In 2017, a U.S. couple planning to retire at age 65, could expect to spend at least $280,000 for healthcare costs, according to a study by the Employee Benefit Research Institute (ERBI). That $280,000 includes premiums for Medicare Part B (physician coverage) and Part D (prescription drug coverage). However, many costs associated with aging, like long-term care and assisted living, aren’t included in this estimate.
The majority of senior healthcare costs are paid for by private insurance and government programs such as Medicare, Medicaid and the Veterans Administration. These programs pay for the majority of healthcare costs American seniors use.
Let’s discuss the different healthcare options for seniors.
Medicare is a federal health insurance program for seniors, aged 65 and older, who have been employed full-time for at least ten years. Medicare is funded by a mandatory payroll tax, monthly enrollee premiums and the government.
The Medicare program is divided into four parts:
- Part A helps cover hospitalization, skilled nursing facility care, hospice care, and some home health care. It is free for most.
- Part B covers outpatient health expenses. Services like doctor visits, labs, preventative care, some surgeries, clinical trials, mental health care, and durable medical equipment and supplies are covered under Part B. This coverage usually costs around $100 a month.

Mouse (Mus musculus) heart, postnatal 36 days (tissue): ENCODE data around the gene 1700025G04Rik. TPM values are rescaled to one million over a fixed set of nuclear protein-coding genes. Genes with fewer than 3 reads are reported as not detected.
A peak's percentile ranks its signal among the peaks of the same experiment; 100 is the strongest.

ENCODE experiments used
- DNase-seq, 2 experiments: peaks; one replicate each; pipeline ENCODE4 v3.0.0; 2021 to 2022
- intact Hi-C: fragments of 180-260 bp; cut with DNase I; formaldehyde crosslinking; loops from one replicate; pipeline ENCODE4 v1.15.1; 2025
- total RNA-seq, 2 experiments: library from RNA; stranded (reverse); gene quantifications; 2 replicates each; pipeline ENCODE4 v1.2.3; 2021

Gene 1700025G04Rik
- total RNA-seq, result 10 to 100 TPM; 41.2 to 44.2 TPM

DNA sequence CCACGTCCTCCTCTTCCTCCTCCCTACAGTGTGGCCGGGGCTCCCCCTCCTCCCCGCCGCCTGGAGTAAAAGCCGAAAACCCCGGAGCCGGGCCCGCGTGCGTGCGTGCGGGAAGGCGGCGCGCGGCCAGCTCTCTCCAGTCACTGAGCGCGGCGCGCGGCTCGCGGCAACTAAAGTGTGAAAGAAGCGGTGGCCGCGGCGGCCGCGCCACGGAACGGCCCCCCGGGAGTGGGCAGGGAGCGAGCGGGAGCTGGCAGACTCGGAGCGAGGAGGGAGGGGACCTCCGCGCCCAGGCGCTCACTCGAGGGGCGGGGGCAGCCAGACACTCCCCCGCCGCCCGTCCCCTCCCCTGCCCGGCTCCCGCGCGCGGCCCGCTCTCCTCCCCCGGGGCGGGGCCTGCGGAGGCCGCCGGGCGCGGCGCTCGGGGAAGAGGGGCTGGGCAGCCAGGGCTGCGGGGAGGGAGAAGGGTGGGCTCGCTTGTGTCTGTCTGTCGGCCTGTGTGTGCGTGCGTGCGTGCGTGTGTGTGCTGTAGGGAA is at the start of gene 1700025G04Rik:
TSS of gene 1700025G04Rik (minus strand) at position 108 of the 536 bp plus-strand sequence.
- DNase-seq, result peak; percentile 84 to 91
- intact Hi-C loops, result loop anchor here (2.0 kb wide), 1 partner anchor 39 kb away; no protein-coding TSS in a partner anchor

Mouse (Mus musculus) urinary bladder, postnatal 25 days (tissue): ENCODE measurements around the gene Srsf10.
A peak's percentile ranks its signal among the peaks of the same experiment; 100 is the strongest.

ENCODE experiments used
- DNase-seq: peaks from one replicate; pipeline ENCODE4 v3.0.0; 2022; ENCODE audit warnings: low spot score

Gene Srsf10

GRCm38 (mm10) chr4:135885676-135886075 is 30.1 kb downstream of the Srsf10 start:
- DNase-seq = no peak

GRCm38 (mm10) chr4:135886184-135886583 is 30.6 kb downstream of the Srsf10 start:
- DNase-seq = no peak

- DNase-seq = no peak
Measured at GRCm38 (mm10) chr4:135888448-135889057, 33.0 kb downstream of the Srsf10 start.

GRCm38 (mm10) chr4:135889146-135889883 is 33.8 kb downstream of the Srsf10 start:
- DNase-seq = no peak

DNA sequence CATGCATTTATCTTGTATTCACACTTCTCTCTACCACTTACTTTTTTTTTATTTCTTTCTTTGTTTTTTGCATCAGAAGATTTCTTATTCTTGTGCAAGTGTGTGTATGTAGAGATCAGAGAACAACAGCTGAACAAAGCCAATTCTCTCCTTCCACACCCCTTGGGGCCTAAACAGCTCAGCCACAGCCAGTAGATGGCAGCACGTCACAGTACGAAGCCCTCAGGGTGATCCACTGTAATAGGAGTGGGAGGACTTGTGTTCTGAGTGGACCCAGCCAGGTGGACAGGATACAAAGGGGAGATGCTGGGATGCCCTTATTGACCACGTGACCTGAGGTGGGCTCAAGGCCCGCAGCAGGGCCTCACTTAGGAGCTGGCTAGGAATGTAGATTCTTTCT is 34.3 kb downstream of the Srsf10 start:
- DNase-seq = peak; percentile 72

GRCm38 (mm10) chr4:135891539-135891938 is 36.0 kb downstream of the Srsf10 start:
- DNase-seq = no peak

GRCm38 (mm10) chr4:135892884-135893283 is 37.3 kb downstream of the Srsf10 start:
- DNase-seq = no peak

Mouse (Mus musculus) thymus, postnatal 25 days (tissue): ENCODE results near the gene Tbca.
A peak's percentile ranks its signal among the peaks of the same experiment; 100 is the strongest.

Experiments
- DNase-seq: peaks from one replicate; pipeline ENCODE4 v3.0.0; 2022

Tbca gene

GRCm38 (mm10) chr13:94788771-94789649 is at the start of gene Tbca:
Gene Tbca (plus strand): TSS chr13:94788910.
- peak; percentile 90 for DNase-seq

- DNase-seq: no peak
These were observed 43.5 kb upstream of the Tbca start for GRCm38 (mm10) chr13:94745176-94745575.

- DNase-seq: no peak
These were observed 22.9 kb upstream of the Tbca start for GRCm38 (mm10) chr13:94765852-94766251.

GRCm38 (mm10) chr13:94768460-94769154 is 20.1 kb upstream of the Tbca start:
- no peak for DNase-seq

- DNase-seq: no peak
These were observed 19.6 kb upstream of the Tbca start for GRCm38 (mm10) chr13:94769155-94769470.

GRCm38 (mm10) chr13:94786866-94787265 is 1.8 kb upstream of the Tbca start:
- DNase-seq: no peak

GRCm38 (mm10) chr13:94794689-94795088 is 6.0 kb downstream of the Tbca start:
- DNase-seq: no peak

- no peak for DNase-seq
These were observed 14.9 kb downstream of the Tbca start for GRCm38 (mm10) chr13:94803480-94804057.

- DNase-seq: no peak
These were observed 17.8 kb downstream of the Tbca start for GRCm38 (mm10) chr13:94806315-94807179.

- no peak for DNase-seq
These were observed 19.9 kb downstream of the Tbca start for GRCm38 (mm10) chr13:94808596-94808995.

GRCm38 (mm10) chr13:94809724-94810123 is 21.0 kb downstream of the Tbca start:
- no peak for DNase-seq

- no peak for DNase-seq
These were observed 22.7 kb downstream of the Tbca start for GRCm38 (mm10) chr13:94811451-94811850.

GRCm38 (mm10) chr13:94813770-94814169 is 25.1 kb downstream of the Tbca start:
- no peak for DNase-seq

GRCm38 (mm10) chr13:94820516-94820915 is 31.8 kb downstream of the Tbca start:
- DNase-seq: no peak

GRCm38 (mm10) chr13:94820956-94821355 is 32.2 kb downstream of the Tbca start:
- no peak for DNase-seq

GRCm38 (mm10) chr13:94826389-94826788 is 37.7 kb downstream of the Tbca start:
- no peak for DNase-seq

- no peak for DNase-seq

- Part C, aka, Medicare Advantage, allows seniors to enroll in Medicare health plans sold by private insurance companies that contract with Medicare. Costs vary plan to plan.
- Part D covers prescription drugs.
Healthcare under Medicare is not free. The amount a Medicare-covered senior may have to pay for healthcare will depend on a few factors such as:
- Type of care and how often it’s needed
- Type of Medicare coverage
- If your healthcare provider agrees to charge you the same amount Medicare is willing to pay them
- Whether other insurance policies fill coverage gaps
Medicaid is a health insurance program run by individual states and is partially funded by the federal government. It covers low-income individuals, including low-income seniors in some cases.
To qualify for Medicaid, an eligible senior must have spent most of their available assets before Medicaid will kick in and pay for many types of long-term health care, including nursing home care, skilled at-home care and hospice care.
A senior can be “dual-eligible” for Medicaid and Medicare. Medicaid rules are complex and vary from state to state. Low-income seniors need to research their state Medicaid program to understand if they are eligible for benefits.
Private Health Insurance Plans
Seniors can purchase individual health insurance plans, however, these policies can be costly. Insurance companies evaluate an applicant’s age, health and other risk factors before issuing coverage. Seniors who have serious medical conditions and predispositions can be denied coverage or face cost-prohibitive premiums.
In addition, private health insurance companies sell long-term health insurance. These policies help pay for services not covered by health insurance, Medicare or Medicaid, such as home health care, assisted living facilities, nursing care and nursing homes.
Supplemental Health Insurance – Medigap Plans